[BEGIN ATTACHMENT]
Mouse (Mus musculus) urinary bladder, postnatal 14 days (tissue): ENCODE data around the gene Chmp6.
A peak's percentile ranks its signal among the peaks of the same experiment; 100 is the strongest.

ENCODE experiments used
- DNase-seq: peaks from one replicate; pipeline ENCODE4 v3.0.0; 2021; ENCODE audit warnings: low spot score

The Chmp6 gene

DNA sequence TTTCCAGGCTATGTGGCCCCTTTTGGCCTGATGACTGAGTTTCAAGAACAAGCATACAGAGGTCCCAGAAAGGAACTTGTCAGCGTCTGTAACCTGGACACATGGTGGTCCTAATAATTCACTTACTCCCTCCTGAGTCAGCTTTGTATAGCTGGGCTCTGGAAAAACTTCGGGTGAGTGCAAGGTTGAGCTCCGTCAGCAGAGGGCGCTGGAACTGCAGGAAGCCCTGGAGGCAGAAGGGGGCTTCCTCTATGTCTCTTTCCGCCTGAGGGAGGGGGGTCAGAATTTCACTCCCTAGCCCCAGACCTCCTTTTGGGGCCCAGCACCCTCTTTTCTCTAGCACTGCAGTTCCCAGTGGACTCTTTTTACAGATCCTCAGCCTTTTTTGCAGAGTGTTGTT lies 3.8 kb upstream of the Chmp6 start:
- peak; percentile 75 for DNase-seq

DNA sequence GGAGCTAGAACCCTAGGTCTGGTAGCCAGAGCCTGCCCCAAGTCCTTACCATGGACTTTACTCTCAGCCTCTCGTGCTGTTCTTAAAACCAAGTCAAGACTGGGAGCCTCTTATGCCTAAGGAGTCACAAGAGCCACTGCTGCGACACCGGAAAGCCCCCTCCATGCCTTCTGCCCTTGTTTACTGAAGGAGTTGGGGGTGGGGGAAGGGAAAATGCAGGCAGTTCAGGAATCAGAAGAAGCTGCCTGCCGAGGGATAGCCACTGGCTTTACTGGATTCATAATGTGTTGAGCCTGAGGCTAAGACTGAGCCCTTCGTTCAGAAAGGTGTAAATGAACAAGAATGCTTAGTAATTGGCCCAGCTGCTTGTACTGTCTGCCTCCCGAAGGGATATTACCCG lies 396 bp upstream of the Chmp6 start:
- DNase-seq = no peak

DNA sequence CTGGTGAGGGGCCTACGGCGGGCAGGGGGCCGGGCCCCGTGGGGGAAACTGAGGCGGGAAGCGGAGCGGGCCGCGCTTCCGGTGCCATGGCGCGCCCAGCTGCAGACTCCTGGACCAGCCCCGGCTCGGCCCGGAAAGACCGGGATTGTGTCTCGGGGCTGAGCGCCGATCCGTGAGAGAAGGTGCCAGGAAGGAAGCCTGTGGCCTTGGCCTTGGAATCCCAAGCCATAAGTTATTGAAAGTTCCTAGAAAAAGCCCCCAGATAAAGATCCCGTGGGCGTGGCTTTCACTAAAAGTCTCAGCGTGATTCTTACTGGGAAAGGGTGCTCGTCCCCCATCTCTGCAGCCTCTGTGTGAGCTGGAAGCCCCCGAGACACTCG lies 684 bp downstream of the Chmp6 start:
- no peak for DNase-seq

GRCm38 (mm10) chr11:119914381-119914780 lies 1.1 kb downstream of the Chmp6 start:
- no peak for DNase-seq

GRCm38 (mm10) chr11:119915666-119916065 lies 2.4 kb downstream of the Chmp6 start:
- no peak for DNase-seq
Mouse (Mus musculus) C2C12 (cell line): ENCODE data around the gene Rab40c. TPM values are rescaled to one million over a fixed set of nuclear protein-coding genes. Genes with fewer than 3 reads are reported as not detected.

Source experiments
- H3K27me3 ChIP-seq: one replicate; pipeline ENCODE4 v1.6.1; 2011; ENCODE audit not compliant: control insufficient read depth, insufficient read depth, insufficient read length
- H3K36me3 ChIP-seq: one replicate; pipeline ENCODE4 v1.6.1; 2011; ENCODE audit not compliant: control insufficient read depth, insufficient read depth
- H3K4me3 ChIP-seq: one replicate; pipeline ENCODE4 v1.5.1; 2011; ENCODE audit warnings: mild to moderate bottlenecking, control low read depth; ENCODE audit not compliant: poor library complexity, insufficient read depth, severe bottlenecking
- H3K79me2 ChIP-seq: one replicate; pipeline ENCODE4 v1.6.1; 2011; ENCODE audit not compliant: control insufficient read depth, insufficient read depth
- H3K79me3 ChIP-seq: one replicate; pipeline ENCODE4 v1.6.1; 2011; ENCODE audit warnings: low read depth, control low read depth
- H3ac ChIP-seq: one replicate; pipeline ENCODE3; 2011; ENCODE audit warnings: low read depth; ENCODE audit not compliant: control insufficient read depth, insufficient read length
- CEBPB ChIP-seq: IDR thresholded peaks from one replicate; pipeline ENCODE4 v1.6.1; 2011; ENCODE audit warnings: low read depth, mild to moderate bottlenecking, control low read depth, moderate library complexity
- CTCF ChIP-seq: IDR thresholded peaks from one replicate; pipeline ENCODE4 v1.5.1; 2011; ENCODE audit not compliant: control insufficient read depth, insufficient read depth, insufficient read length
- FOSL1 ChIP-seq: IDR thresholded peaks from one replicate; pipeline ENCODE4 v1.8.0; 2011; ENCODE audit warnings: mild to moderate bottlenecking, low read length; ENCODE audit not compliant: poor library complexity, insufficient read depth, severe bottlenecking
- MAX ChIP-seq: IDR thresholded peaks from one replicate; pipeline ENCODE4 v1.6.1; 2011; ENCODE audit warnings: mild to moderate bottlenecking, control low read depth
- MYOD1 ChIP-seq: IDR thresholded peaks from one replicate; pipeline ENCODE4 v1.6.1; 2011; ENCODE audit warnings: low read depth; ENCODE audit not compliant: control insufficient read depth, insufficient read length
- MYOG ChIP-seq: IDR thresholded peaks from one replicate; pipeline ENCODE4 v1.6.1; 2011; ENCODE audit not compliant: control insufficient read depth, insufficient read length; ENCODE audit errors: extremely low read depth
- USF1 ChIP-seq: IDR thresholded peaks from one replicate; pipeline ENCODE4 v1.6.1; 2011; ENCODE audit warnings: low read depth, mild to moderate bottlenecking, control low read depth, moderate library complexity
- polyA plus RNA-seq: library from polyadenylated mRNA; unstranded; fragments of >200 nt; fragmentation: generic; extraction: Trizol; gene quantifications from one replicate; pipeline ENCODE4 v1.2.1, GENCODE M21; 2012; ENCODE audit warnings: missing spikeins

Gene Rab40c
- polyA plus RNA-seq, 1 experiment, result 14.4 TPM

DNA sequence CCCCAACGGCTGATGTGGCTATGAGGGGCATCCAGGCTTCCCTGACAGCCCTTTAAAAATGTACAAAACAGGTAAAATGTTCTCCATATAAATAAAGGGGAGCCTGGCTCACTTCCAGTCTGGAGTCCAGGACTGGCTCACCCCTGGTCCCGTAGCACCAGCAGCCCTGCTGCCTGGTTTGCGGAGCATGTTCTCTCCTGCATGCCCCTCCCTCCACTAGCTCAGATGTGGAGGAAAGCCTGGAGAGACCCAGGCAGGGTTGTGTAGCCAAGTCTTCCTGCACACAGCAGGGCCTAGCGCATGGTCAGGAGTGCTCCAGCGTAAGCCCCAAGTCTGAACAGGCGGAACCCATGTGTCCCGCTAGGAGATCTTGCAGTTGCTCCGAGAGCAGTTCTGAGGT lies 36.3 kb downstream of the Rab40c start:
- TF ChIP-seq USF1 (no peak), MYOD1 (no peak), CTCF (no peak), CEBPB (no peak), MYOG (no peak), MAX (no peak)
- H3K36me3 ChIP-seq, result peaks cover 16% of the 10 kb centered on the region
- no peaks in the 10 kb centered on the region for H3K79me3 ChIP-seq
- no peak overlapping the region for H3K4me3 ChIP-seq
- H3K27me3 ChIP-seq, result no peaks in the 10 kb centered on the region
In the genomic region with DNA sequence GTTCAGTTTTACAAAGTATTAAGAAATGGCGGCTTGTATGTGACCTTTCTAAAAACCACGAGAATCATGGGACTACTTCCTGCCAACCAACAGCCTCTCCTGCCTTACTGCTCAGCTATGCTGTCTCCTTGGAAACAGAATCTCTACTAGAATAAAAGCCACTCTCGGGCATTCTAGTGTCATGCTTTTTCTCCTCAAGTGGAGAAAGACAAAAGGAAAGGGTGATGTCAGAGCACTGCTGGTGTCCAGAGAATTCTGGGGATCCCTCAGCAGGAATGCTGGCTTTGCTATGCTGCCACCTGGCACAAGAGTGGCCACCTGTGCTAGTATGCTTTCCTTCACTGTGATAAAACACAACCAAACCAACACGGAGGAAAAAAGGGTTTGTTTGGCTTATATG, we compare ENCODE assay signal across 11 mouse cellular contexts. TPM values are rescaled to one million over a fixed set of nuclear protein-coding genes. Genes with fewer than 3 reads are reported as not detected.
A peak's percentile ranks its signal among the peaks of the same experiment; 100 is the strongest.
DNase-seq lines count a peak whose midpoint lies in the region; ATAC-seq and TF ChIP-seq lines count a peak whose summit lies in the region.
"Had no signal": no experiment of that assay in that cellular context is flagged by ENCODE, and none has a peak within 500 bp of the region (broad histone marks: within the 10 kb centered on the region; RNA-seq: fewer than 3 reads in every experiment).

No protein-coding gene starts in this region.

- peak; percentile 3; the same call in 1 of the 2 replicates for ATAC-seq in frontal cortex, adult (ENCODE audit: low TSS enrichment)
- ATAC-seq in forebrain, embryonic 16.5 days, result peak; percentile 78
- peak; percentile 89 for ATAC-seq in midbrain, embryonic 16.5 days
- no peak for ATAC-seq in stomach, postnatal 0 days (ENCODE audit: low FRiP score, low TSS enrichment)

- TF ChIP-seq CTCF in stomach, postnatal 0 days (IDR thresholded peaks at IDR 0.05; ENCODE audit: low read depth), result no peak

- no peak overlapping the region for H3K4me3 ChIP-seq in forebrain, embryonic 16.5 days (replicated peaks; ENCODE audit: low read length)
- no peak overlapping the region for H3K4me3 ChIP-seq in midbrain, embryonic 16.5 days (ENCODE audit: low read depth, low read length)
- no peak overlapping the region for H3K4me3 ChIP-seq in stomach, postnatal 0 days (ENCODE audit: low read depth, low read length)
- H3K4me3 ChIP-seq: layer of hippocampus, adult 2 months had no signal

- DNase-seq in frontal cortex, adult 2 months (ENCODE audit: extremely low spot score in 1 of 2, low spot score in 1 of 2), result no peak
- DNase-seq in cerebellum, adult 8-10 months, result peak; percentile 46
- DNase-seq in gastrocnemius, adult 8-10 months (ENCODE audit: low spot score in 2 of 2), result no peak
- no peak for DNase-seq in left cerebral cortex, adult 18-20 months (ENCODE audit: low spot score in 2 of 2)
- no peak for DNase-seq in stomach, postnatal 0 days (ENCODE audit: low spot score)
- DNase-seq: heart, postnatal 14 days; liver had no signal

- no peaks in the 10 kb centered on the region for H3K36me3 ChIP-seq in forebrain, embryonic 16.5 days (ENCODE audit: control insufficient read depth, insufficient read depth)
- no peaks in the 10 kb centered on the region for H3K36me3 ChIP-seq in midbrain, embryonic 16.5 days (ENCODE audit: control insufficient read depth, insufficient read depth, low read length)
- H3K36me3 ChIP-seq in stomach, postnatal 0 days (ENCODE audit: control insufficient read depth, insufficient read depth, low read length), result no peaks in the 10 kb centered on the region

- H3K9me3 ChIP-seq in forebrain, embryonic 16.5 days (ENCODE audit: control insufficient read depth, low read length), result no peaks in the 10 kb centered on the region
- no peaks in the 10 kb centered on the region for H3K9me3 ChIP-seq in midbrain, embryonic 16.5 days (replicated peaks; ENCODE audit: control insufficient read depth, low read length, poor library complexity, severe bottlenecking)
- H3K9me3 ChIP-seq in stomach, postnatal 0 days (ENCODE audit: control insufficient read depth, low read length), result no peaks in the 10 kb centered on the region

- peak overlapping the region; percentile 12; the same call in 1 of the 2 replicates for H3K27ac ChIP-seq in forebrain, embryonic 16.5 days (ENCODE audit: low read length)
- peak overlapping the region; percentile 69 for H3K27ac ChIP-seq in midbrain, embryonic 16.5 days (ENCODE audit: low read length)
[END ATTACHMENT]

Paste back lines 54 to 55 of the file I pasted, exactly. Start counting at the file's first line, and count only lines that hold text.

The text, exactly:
- DNase-seq in frontal cortex, adult 2 months (ENCODE audit: extremely low spot score in 1 of 2, low spot score in 1 of 2), result no peak
- DNase-seq in cerebellum, adult 8-10 months, result peak; percentile 46